What Stalin said about Hiroshima

The text below is taken from the record of the meeting of Stalin and W. Averell Harriman, the U.S. Ambassador to the USSR. Full declassified document is available here. The text was published in Russian by Sergey Oboguev in his blog. Thanks to Sergey for the interesting find.

Conversation. 8:20, Moscow, August 8, 1945.


Present: W. A. Harriman, American Ambassador

        George F. Kennan, Minister Counselor

        Generalissimus Stalin

        V. M. Molotov, People's Commissar for Foreign Affairs

        Mr. Pavlov, Soviet interpreter


The Ambassador asked what he thought of the effects of the news of the atomic bomb would have on the Japanese.

The Generalissimus replied that he thought the Japanese were at present looking for a pretext to replace the present government with one which would be qualified to undertake a surrender. The atomic bomb might give them this pretext.

The Ambassador observed that it was a good thing we had invented this and not the Germans. For long, he said, no one had dared think it would be a success. It was only a few days before the President had told Stalin about it in Berlin that we had learned definitely that it would work succesfully.

The Generalissimus replied that Soviet scientists said that it was a very difficult problem to work out.

The Ambassador said that if the Allies could keep it and apply it for peaceful purposes it would be a great thing.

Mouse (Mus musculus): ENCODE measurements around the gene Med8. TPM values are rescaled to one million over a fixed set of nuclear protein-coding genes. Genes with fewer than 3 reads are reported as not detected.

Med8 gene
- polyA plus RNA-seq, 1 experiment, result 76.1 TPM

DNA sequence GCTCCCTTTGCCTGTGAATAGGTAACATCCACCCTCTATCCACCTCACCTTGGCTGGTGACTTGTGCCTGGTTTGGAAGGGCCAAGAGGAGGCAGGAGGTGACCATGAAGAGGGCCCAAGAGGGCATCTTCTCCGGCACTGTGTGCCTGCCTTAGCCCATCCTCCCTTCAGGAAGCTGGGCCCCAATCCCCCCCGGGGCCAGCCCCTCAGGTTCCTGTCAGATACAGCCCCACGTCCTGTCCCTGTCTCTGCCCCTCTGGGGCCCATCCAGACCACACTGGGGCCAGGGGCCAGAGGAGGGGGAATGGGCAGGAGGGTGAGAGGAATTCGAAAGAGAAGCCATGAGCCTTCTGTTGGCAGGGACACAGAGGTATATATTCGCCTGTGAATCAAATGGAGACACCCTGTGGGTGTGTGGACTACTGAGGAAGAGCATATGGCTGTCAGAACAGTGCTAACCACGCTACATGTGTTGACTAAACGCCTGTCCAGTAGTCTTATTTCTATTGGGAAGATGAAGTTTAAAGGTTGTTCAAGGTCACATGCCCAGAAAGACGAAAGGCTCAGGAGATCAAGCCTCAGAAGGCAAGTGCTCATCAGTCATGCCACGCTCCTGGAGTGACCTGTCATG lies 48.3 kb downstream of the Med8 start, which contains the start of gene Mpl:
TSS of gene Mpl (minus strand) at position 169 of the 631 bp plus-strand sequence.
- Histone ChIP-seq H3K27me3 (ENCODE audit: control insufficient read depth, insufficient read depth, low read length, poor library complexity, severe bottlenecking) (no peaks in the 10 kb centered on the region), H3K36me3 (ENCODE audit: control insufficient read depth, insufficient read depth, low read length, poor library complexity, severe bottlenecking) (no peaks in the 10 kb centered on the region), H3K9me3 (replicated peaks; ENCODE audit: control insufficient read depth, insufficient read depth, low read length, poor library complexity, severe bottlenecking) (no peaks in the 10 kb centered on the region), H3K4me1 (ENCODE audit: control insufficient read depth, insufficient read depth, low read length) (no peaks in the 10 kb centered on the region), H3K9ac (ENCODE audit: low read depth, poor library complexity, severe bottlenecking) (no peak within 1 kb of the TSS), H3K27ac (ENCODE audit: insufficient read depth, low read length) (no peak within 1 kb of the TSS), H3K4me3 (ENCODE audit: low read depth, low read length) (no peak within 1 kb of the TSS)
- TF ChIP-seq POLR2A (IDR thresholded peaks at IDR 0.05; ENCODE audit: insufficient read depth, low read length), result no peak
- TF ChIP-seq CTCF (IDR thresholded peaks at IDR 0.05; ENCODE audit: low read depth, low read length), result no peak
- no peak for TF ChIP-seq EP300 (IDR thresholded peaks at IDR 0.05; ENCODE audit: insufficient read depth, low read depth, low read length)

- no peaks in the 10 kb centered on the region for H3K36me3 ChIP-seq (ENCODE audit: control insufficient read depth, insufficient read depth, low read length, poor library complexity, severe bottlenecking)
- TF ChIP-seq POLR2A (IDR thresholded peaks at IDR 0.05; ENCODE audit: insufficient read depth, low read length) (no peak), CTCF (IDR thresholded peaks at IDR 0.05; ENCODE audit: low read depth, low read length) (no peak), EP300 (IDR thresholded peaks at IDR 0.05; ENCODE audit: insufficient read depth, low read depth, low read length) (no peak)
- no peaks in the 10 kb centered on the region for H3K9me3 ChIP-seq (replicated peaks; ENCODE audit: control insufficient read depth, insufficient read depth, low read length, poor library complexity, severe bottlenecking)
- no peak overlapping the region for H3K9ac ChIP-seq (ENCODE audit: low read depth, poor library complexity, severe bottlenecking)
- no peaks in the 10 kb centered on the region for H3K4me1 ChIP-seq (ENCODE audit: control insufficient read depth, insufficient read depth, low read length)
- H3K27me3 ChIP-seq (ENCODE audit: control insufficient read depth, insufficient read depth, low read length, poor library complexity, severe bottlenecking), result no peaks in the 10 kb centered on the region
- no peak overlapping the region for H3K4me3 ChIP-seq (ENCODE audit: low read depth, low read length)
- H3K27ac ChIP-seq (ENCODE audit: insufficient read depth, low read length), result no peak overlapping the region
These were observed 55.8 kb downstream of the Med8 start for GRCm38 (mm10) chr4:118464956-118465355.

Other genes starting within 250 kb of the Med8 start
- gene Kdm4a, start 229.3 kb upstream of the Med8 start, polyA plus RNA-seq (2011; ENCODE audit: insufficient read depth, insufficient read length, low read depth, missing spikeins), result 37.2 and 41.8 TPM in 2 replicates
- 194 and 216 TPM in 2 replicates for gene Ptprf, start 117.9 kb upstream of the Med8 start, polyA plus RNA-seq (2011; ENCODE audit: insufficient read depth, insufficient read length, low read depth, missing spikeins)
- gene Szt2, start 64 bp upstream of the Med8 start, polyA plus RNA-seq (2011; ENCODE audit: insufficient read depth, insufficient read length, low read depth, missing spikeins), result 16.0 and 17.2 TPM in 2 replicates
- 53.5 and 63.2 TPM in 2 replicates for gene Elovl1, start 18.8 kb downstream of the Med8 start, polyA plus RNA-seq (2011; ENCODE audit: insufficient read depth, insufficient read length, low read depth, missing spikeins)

The Generalissimus agreed and said that would mean the end of the war and aggressors. But the secret would have to be well kept.

The Ambassador said that it could have great importance for peaceful purposes.

The Generalissimus replied, "unquestionably". He added that Soviet scientists had also tried to do it but had not succeeded. They had found one laboratory in Germany where the Germans had evidently been working on the same problem but Russians could not find that they had come to any results. If they had found it, Hitler would never have surrendered. England, too, had gotten nowhere with these researches although they had excellent physicists.

The Ambassador explained that the English had pooled their knowledge with us since 1941. But it had taken enormous installations to conduct the experiments and to achieve final results.

The Generalissimus remarked that this had been very expensive.


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